No one was ever more faithful than he in friendship, and I personally know that all his life he kept up a regular correspondence with one of his fellow-seminarians who is today Superior of the Piopus Fathers, Our confreres at Rodez, for their part, bear witness of the lively interest he continued to take in his diocese, his seminary, in the Church in France. On the occasion of the nominations for the filling of the Sees of Rodez and Mende, he wrote: “Pius X’s act, in himself consecrating such excellent bishops, is a great event which gives me hope for a happy outcome for the crisis which cuts across Church and nation in France.” In his visits to the Rodez seminary, he showed to his confreres, both for themselves and for their situation, the most affectionate feelings. The last time, thinking the seminary’s poverty had deepened, he even spontaneously made an offering to the Superior. In his part of the country it was often recalled that Cardinal Bourret, in speaking of Father Dissez, went so far as to apply to himself the words of St. John the Baptist: I am not worthy to unloose the strap of his sandal.
But it must be said that if Father Dissez seemed to have left all his heart at Rodez, he had in fact much more of it in Baltimore in the sense that he did there the real work of his vocation – to which he dedicated all his days and all his hours with a conscientiousness, an application, a zeal, and an affection which it would be difficult to outdo.
To form the priestly spirit in the souls of young men, to engage it and develop it in the souls of priests, was always in his eyes the main thing; and, before all else, he worked at it by example. You may be sure that for fifty years you never saw him miss an exercise or arrive at it late; and, feeble though he was in his last years, he did not give up going with the community to the offices at the Cathedral until the Superior expressly forbade him.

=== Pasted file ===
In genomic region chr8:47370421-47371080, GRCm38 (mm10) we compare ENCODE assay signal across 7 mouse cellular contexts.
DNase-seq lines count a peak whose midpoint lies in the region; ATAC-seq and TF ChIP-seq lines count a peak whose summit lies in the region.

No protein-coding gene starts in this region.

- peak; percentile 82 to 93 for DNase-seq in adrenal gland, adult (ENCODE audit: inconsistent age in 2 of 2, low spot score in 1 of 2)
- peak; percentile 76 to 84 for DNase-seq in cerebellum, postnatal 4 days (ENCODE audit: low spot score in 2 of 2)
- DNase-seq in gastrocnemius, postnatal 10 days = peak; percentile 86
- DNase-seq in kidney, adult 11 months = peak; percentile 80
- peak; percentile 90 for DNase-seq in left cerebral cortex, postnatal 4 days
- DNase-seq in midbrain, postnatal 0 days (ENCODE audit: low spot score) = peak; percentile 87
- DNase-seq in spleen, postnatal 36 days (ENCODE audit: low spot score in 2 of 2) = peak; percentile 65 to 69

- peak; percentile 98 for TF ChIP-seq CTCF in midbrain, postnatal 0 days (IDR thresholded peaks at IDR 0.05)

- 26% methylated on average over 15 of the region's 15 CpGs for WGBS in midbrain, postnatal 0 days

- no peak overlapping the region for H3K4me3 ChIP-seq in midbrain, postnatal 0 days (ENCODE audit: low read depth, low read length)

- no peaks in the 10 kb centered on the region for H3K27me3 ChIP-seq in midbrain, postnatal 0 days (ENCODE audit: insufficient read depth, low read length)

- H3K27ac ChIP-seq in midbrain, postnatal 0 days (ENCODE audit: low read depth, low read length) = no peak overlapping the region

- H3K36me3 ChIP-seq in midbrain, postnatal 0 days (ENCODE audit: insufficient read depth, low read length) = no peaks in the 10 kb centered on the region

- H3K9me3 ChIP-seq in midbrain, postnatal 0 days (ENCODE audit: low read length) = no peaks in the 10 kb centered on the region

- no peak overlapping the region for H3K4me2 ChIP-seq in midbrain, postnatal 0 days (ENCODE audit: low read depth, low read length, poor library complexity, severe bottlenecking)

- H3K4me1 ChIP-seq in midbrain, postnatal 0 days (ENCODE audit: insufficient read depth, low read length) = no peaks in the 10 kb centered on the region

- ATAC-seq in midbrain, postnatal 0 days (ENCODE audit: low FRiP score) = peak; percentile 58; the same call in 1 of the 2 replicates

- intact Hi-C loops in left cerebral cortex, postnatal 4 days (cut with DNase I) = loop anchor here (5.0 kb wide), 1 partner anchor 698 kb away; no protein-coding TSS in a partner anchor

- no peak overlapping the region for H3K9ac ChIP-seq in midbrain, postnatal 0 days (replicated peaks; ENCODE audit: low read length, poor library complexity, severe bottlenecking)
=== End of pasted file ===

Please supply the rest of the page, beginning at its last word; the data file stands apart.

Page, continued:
His spiritual direction was that of a priest whose spirit and life are entirely based in the supernatural order, but who knows how to tailor his lessons to the soul’s development and to take into account all the demands of practical living. He lived habitually in the presence of God, so much so that to explain the prayer of simple contemplation he said: “One spends all one’s time in prayer, as in the moments which follow Communion, in looking at Our Lord. Little by little, one comes to extend that disposition to all the hours of the day.” To a confrere who inquired how he was always able to make the Sign of the Cross so perfectly, he replied: It is very easy; I think about what I am saying.”
He practiced to perfection all Sulpician devotions, and the maxim: Sacerdos alter Christus [The priest is another Christ] seemed to dominate his thoughts. In his last years especially, his subjects for prayer all concerned themselves with the formation of Jesus Christ in priestly souls.
But this elevated sanctity of soul and life did not keep him from reaching down to young men and good priests who were not rising as high as they might. A few months ago, to a visitor annoyed by the noise which the seminarians were making in their games, he replied: “Let them have a good time. They are young and they need their recreation.”
This man of God, so austere himself and so detached from the world in his interior life, also understood the forms of Christian living which are consonant with the social environment in which American Catholics and priests exist. The Archbishop of Dubuque, having come from his distant diocese to preach at Father Dissez’ funeral, publicly rendered him this significant tribute: “I found him so American, in the best sense of that word, that in all the vicissitudes of a career of thirty-seven years as missionary and bishop in this land, I have always congratulated myself that he was my director.” Father Dyer, on the occasion of Father Dissez’ golden jubilee in 1903, underlined at that time in his tribute the virtue which gleams with the pure spirit of the Gospel, the spirit of Our Lord, to widen and brighten the spirit, the heart, and all the praiseworthy feelings.